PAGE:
As always, please join the conversation by leaving your own thoughts in the comment section below and again, thanks for listening!


 
 

 

To download the show directly, paste the following URL into your favorite downloader:
http://rowthree.com/audio/cinecast_10/episode_194.mp3

ALTERNATIVE (no music track):
http://rowthree.com/audio/cinecast_10/episode_194-alt.mp3

 
 
Full show notes are under the seats…
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Cinecast Episode 194 – (Alt. No Music Version)

Cinecast Episode 194 (alternate version with no music). This post is simply for streaming purposes and easier access for iTunes subscribers. For full show notes and listener comments, please visit the official post for this episode.

Thanks!

 

 
 

Review: Black Swan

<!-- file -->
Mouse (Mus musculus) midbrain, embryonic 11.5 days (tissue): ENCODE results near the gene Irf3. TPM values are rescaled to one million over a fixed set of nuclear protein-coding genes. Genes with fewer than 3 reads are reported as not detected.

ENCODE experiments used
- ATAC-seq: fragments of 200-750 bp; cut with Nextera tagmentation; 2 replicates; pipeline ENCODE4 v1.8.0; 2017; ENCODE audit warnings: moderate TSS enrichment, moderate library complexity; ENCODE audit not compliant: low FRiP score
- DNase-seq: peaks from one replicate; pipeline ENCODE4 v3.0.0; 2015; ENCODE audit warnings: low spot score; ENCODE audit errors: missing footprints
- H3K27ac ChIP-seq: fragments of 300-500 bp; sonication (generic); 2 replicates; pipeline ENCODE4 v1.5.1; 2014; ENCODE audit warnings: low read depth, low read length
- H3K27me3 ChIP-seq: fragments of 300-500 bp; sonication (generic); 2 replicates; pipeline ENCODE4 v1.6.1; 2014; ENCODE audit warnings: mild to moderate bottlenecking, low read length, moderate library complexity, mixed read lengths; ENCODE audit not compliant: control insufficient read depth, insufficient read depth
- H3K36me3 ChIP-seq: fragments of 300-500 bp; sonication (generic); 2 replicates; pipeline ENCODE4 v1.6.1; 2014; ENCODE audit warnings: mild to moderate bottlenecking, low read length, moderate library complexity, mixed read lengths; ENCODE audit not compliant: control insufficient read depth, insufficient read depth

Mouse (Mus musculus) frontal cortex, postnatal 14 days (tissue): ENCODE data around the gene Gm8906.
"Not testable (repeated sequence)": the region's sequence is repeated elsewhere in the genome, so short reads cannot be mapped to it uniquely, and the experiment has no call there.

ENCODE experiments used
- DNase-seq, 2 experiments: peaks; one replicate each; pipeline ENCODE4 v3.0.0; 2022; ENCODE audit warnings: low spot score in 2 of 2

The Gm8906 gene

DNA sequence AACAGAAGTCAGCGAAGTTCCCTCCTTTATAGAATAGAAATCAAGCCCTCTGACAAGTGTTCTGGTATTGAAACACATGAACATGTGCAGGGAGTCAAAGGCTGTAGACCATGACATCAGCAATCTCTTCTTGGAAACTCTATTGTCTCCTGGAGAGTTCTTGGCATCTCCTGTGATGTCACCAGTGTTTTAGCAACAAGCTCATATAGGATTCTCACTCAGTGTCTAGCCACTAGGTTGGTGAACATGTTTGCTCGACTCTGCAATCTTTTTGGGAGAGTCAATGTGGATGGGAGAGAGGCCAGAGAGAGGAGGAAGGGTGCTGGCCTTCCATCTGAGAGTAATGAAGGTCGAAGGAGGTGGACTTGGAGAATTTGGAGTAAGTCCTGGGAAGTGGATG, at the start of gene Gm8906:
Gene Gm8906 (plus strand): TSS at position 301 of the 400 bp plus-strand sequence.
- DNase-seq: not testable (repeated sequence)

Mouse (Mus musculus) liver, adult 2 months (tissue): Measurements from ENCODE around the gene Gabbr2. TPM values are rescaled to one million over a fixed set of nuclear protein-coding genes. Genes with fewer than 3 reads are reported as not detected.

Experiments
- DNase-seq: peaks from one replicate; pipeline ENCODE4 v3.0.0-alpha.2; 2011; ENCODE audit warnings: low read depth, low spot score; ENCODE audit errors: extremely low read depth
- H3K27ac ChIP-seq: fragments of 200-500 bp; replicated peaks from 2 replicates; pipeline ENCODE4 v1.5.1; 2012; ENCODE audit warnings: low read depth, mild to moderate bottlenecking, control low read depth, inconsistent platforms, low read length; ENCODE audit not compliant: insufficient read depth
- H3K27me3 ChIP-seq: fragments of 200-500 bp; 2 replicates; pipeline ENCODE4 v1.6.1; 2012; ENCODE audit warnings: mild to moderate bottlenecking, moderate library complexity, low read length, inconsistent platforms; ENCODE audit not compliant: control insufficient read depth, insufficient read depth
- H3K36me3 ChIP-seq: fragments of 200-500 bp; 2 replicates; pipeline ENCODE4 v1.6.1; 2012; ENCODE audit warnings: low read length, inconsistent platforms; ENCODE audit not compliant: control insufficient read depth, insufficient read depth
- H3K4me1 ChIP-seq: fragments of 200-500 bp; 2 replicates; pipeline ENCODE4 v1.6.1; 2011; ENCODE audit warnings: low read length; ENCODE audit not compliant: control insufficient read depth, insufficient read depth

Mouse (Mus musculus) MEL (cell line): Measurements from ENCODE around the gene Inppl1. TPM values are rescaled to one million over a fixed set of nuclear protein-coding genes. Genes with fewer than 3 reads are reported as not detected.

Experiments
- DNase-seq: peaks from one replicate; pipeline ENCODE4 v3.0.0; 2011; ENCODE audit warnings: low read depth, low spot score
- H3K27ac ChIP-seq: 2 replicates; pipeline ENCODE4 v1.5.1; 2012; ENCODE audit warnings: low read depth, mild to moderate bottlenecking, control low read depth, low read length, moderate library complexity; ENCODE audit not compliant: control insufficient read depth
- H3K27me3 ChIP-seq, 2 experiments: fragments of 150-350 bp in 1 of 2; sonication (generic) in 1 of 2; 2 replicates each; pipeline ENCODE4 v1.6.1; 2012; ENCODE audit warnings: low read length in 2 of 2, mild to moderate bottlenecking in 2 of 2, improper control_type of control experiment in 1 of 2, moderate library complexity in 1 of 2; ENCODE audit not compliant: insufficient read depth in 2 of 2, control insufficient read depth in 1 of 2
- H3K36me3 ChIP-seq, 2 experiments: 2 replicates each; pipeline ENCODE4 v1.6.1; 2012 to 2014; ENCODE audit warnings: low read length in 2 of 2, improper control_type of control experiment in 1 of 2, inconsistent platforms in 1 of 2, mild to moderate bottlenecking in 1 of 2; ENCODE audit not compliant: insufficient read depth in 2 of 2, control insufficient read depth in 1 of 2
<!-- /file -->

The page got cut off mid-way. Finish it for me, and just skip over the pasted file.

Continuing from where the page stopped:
“I kill myself for you people every night!” so the unspoken cry of the stage actor, or in this case the professional Ballerina, goes. Darren Aronofsky continues his examination of the psyches of performers, started with The Wrester but comes at it from the opposite direction to his previous picture age- and experience-wise. Black Swan charts the anxieties and temptations of a young ballerina, Nina (Natalie Portman,) as she gets her shot at the big-time in a production of “Swan Lake.” Nina has just been picked by legendary Ballet director Thomas Leroy (Vincent Cassel, oddly restrained) to replace his aging muse (Winona Ryder) and take the central dual role of the Swan Queen in his ‘visceral’ production of the most famous (or overdone) ballet. Nina is young enough that she is still living at home with her mother, amongst her pink stuffies and white laced bedspreads. She is a perfectionist, but not yet an artist, naïve and a career surrogate for her mother who only made it so far in the dance world in her day before having children. It is nice to see Barbara Hershey in this film, but I wish she had a little more to do. That applies to pretty much the entire cast with the exception of Portman. Aronofsky keeps the camera on her face when things are happening to her, but also favours that ‘behind the head’ technique used frequently in The Wrestler. There is something about the technique that undercuts the film. It worked for the sad optimism of Randy The Ram, but for the acute performance anxiety and burbling internal pressures of Nina, the more aggressive techniques he used in pi and Requiem for a Dream may have better served things. As it stands, there is something about Black Swan that feels muted. For the high melodrama of the story and the cliché feel of many of the scenes, not the least of which that ‘there is always someone younger and hungrier to replace the lead,’ ‘it’s lonely at the top,’ etc. a little more bombast may have helped things along. This certainly is not a character study as the characters are all in total subservience to the metamorphosis (physical, psychological) angle of the story.